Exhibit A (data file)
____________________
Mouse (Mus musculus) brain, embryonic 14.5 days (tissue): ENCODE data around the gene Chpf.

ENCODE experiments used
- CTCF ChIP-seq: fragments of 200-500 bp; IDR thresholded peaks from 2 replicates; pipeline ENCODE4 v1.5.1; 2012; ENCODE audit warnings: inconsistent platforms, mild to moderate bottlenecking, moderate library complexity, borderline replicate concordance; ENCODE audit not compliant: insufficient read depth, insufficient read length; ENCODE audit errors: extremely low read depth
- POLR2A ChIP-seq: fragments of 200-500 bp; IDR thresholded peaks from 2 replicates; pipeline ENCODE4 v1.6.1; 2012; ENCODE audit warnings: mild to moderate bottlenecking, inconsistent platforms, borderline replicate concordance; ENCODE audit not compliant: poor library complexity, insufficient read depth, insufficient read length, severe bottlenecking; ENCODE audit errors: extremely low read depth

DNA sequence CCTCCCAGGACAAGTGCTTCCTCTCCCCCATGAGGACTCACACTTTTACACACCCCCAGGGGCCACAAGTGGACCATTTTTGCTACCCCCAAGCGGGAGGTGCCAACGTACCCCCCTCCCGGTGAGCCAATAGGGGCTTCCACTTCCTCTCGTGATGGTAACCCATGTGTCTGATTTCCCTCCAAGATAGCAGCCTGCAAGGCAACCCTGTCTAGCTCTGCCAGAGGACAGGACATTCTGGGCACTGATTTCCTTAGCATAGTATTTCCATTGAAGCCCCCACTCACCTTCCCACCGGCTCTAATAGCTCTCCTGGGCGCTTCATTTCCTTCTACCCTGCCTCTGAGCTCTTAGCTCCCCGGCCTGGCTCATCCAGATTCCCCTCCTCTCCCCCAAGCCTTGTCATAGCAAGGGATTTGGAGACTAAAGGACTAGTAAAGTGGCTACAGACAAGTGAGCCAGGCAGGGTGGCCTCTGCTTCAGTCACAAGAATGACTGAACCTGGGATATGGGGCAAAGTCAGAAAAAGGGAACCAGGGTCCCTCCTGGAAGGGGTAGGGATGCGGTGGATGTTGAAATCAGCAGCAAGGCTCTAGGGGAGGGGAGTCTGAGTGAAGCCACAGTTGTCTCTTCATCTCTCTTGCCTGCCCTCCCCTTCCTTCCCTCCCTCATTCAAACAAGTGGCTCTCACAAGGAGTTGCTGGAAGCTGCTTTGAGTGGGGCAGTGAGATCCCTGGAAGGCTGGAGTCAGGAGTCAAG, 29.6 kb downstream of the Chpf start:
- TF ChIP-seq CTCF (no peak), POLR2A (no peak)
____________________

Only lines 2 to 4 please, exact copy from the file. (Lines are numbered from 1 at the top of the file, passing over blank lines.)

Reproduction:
ENCODE experiments used
- CTCF ChIP-seq: fragments of 200-500 bp; IDR thresholded peaks from 2 replicates; pipeline ENCODE4 v1.5.1; 2012; ENCODE audit warnings: inconsistent platforms, mild to moderate bottlenecking, moderate library complexity, borderline replicate concordance; ENCODE audit not compliant: insufficient read depth, insufficient read length; ENCODE audit errors: extremely low read depth
- POLR2A ChIP-seq: fragments of 200-500 bp; IDR thresholded peaks from 2 replicates; pipeline ENCODE4 v1.6.1; 2012; ENCODE audit warnings: mild to moderate bottlenecking, inconsistent platforms, borderline replicate concordance; ENCODE audit not compliant: poor library complexity, insufficient read depth, insufficient read length, severe bottlenecking; ENCODE audit errors: extremely low read depth